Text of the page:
*This could just as easily be: number of stamps collected per year, number of socks lost in the laundry per month, number of watermelon seeds accidentally swallowed per summer, number of fish caught per day, number of home runs hit by bearded, left-handed hitters against right-handed pitchers in US stadiums located south of the 40th. parallel per season, etc. A dependent variable is caused to happen by the independent variable only when a pattern can be found. Until then, it’s the independent devil we know versus the dependent devil we don’t.

Then, when I finally went poking around, I found these:

Math Forum


Physical Science

Social Science

MTBoS Mission 1: How rich is rich?

I easily careened through Sam’s detour barricades, first by believing that my rich problem isn’t rich enough, and then by lacking a sense of personal ownership of my classroom, which was easier to do since I’m not yet a classroom teacher. (I’m certified and working as an edtech in a middle school, sometimes along with a dedicated seventh-grade resource room teacher.) I like this prompt because it has helped me realize that richness is in the mind of the beholder.
Our kids are wounded; they rarely or only barely get to gleam. Maybe a few school years spent mostly addressing insufficient skills development via flat, skills-based worksheeting and workscreening exercises have persistently dulled their appetite for mathematical curiosity and wonder, two important dispositions that are hard to develop in the absence of math success (see: vicious cycle). Recently, our number rockets have been struggling to understand area and perimeter. They have made progress, but dealing with the area of “chipped” rectangles is still a challenge for them. This activity aims to 1) promote analytical problem-solving skills and 2) focus thinking on the concept of area. It includes a kinesthetic activity because that’s important, helpful, and always inviting. Students will be given a chipped rectangle area task and a set of 10 rectangles cut out of grid-paper. They will begin by finding the component paper rectangles that fill the task shape’s area (for two of the tasks, there are two sets of component paper rectangles), and continue as guided.
I hear the questions because I have also asked some of them: Isn’t this too guided? Wouldn’t it be better, more open-ended, and potentially more empowering, to show less and allow students to discover processes and relationships by themselves? Yes and yes. But. Kids will not benefit from invitations that they are too scared to accept, or that they are too nervous to like. An image comes to mind: once in a Dallas, TX neighborhood, I saw a young child riding her small bicycle. It had only one training wheel, the other presumably having been removed after some time spent riding with both. Brilliant, I thought; a brilliant mix of guided and self-controlled exploration.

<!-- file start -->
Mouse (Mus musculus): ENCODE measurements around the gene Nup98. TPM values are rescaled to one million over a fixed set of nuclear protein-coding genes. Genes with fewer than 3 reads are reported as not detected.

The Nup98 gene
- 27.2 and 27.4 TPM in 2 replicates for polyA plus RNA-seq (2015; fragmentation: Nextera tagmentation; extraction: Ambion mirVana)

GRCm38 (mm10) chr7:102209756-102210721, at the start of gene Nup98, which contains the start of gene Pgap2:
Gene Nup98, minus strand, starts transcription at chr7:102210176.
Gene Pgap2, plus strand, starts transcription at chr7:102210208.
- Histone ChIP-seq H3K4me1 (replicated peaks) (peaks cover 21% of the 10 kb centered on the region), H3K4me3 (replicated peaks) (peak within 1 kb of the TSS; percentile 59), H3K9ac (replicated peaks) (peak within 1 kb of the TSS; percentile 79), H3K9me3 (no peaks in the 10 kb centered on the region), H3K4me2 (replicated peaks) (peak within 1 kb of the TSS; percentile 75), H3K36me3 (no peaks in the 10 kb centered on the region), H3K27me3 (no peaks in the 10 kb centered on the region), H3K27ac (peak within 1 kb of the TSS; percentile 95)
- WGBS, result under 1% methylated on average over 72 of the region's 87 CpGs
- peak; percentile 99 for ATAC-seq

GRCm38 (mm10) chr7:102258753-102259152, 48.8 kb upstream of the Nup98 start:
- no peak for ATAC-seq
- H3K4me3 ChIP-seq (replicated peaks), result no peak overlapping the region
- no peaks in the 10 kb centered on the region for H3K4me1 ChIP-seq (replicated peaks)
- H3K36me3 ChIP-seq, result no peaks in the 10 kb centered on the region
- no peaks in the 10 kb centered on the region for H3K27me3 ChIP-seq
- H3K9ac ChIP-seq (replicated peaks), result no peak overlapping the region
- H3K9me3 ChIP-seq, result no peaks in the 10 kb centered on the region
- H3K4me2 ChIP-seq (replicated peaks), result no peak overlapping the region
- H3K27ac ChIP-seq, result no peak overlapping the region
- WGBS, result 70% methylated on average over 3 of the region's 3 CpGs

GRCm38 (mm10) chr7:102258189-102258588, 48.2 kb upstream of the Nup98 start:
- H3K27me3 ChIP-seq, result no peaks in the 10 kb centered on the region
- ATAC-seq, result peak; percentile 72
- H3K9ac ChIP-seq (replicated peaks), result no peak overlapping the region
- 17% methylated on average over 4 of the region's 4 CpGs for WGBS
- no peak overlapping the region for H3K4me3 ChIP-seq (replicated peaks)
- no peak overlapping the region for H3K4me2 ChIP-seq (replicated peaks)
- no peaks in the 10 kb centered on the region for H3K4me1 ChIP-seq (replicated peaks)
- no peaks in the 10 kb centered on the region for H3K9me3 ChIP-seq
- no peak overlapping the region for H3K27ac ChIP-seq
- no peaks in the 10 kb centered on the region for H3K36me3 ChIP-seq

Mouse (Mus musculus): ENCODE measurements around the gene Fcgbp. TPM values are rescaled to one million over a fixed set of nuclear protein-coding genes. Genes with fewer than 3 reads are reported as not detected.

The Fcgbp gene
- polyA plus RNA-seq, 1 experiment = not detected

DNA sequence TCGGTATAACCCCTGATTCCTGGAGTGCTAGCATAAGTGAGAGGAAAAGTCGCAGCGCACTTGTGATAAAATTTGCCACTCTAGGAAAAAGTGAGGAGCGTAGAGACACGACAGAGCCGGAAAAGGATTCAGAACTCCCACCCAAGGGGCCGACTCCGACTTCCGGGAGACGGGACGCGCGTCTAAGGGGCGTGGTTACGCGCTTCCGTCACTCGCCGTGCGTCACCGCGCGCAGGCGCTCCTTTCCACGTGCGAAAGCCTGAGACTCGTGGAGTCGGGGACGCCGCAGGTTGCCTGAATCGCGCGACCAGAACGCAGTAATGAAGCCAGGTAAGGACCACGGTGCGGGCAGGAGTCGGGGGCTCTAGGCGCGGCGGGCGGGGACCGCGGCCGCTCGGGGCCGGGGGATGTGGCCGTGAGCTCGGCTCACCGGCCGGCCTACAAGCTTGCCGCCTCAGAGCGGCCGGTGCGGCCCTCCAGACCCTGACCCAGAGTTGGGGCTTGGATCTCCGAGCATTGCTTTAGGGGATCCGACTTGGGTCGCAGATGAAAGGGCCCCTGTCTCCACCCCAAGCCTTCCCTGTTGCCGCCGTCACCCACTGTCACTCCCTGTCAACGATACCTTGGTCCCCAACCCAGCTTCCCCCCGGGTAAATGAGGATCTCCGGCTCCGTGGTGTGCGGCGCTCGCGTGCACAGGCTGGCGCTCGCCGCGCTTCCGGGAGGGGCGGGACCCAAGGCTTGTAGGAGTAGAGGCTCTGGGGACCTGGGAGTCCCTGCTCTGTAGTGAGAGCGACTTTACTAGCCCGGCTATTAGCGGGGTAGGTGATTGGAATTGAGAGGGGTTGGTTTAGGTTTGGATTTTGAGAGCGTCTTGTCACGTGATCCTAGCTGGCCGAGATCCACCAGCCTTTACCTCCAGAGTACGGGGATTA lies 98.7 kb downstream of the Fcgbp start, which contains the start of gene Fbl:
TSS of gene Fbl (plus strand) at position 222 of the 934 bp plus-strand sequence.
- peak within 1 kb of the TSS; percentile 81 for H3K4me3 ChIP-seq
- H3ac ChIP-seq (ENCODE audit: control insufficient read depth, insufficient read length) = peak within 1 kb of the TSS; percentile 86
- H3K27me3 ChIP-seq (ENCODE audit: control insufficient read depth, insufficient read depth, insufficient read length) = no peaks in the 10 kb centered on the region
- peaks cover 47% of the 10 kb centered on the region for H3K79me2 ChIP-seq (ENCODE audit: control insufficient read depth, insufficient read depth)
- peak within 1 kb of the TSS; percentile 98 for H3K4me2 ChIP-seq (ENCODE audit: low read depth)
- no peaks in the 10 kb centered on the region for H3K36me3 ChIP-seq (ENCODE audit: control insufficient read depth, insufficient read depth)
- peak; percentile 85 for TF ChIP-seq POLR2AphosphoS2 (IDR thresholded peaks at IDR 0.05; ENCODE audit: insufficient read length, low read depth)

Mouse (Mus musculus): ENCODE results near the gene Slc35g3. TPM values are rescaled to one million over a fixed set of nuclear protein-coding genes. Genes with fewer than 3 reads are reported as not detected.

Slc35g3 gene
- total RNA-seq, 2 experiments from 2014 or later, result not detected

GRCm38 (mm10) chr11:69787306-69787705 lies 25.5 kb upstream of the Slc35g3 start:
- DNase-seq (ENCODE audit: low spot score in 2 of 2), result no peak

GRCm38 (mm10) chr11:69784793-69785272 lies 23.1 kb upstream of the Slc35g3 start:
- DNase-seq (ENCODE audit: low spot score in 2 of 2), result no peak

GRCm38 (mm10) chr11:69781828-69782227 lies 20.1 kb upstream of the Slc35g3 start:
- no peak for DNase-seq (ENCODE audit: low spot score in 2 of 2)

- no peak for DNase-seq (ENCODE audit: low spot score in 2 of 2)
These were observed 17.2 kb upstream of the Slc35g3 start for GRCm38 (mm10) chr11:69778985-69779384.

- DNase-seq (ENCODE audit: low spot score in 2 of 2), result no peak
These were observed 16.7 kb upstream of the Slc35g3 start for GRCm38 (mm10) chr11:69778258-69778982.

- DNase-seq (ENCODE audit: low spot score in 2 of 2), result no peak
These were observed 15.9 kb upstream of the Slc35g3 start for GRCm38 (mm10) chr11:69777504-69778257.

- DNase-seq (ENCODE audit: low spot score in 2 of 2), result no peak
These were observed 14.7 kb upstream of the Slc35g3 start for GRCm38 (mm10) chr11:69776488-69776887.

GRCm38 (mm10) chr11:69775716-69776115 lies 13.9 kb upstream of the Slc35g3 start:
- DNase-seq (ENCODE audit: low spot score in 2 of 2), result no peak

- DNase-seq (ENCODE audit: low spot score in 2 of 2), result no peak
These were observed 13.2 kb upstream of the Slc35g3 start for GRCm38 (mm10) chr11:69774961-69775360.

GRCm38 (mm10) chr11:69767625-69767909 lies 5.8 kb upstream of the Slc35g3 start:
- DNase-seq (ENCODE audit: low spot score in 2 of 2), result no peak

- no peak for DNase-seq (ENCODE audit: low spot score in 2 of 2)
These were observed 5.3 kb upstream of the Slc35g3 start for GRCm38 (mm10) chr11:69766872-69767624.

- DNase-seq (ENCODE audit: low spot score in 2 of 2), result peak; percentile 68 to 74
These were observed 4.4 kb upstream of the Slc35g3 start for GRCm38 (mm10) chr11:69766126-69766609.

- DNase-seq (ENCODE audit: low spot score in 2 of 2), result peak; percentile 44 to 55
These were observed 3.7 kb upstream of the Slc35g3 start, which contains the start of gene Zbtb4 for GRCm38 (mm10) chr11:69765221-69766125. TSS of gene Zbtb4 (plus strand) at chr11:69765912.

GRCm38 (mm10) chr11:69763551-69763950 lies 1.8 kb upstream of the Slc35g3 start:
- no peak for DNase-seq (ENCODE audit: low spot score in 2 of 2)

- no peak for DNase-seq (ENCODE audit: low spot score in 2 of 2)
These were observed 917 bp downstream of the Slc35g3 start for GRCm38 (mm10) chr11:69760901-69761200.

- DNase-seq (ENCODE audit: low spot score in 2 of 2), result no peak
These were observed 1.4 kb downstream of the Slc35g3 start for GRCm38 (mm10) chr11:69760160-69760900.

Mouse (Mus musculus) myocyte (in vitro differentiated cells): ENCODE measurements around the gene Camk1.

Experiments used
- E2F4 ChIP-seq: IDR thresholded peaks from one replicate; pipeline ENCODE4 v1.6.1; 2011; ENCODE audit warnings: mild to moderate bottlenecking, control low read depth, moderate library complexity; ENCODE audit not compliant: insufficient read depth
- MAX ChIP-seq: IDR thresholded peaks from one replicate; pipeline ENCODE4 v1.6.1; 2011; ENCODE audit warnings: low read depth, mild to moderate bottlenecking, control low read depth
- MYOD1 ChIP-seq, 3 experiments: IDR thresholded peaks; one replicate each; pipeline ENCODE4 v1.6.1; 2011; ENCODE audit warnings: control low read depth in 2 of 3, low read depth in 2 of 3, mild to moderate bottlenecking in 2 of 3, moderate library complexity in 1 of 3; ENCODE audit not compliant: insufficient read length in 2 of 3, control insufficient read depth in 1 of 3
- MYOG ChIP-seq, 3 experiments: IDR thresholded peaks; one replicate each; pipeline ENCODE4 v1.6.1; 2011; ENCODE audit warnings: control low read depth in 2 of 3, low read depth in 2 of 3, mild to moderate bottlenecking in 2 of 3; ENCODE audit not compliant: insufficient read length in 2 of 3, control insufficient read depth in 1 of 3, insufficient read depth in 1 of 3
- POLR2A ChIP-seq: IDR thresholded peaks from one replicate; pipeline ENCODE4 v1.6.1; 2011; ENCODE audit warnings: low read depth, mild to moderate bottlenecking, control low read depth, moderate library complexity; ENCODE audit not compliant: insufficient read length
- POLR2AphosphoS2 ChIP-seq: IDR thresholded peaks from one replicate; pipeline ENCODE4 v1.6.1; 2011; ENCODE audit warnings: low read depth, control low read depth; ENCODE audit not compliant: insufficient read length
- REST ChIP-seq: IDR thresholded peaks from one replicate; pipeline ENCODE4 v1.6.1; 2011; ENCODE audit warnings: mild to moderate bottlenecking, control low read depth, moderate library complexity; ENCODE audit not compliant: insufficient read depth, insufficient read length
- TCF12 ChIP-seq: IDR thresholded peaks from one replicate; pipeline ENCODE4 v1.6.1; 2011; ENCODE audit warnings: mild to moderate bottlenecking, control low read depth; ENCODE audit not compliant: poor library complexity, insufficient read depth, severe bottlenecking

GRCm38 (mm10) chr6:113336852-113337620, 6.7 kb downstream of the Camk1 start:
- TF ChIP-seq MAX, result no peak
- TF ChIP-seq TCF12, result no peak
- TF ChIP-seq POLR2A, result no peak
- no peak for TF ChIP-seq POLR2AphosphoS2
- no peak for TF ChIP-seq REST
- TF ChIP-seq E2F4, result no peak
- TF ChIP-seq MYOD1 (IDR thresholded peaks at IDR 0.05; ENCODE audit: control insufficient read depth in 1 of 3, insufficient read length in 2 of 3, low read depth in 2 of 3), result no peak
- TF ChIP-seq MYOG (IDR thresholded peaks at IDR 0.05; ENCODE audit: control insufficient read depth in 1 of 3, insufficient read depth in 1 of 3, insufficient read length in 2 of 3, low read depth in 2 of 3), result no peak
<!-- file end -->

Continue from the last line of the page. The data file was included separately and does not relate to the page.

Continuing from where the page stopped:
So, my intent is to guide our students to experiences of success with mathematical reasoning and to nudge them into developing the habits (mathematical practices) they will need if they will ever want to risk looking for mathematical structure, and maybe there find beauty.

[Materials here: ten sets of constituent paper rectangles for the three rectangle problems.]

The Rs of Summer

Watch Reinventing Summer School to stop kids’ Learning Loss on PBS.

Wanting students to, first of all, show up for, then engage with and truly benefit from summer school, Rhode Island resorts to relevance and relationships. There’s rigor here, too, both in the field and back in the classroom. Anyway, once relevance and relationships are established, you can dial up the rigorometer to whatever reasonable values you like. (See technicians adjusting an early, analog rigorometer here.) Fall will come and these schools will not have the special funding that made these summer experiences possible, but minds have been changed, and there will be some teachers and students with new ideas needing to be hatched.

What’s lost?
So, is summer learning loss now Summer Learning Loss, or SLL, a worrisome addition to our list of education initialisms? I wonder though, if something is lost, if it doesn’t just fray or decay but straight up disappears, in just ten, warm weeks, could it be that it’s not learning getting lost so much as working memory winking out of existence? That’s a question that guides my reflection of my own practice, especially if I’m not teaching in a woods or on an ocean: What do I do to engage students with deep learning, the kind that knows its way around the hood, can read maps, can ask for and make use of directions, and can figure out how to get home.